Some businesses carried on using their own standby generators, I remember seeing signs on buildings saying things like they were running generators on "allocated heating oil". I don't know if the broadcasters did this or like PO Telecoms, where I worked (not yet BT) they were exempt but were asked to cut down power use. Our office had 3 out of 6 fluorescent tubes removed.

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Re: The 1974 10.30pm closedown

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stearn wrote:The 1973 Christmas edition of the Radio Times spanned 22nd December 1973 - 4th January 1974, so not only was it published in advance of the restrictions, it was further in advance due to it being a Christmas double.
That's only partially true. Despite my reference to December 1973 up-thread, there seems to be an assumption here that the restrictions only applied from January 1974. That's incorrect. The restrictions started on Monday 17 December. Obviously that still post-dates the publication of the Christmas issue, but by no longer than would have been the case for any other issue.

The restrictions were lifted from 24 to 31 December inclusive.
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Simon Coward
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Re: The 1974 10.30pm closedown

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Brock wrote:Interesting that the News at Ten alternated between a 10.20pm and a 10.30pm finish. Does that mean that the late-night regional news was only broadcast every other day?
I don't think late night regional news was that common at this point in time, and I think only Westward's two- or three-minute bulletin used to immediately follow News at Ten.

Southern, Border and Tyne Tees used to have a late news programme but sometimes that was on well after midnight, so whether or not News at Ten got the full half-hour wasn't that relevant.
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Re: The 1974 10.30pm closedown

Post by brigham »

IT'S a chilling thought...but I don't think a British government could implement a compulsory television closedown any more.
I think Big Business has made that impossible.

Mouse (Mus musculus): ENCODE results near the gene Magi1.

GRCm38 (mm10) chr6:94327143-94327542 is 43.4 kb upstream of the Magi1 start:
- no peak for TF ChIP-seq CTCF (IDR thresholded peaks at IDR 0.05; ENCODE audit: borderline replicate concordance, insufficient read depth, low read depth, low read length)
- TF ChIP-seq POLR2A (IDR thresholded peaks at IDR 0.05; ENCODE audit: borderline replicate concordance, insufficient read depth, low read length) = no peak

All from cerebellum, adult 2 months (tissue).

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Re: The 1974 10.30pm closedown

Post by stearn »

Simon, Press Days are moved forward slightly, now at least, to allow the Christmas double to be on sale longer than the normal few days before it is relevant. It can mean that there are up to three editions on the shelves in the run up to Christmas. I don't know for sure if this was the case in the 1970s - circulation was a lot higher and The Listener was also coming off the same presses so there may not have been the spare capacity. I do recall seeing a special 4 or 8 page supplement from around 1974, but I can't remember exactly what it was, the date, or even if it was distributed - it may have been a proof copy that didn't go to press.

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Re: The 1974 10.30pm closedown

Post by Juswuh »

brigham wrote:IT'S a chilling thought...but I don't think a British government could implement a compulsory television closedown any more.
I think Big Business has made that impossible.
I think that's probably true - even if all the broadcasters consented to a closedown, what would stop people from going online to watch streaming services or Youtube? Or just putting on DVDs? But is that a bad thing?

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Re: The 1974 10.30pm closedown

Post by Brock »

Simon Coward wrote:
stearn wrote:The 1973 Christmas edition of the Radio Times spanned 22nd December 1973 - 4th January 1974, so not only was it published in advance of the restrictions, it was further in advance due to it being a Christmas double.
That's only partially true. Despite my reference to December 1973 up-thread, there seems to be an assumption here that the restrictions only applied from January 1974. That's incorrect. The restrictions started on Monday 17 December. Obviously that still post-dates the publication of the Christmas issue, but by no longer than would have been the case for any other issue.

The restrictions were lifted from 24 to 31 December inclusive.
Ah, right - I think I remember it now. That means that the issue dated 13th December would have been in error, as well as the first couple of days of the Christmas double issue.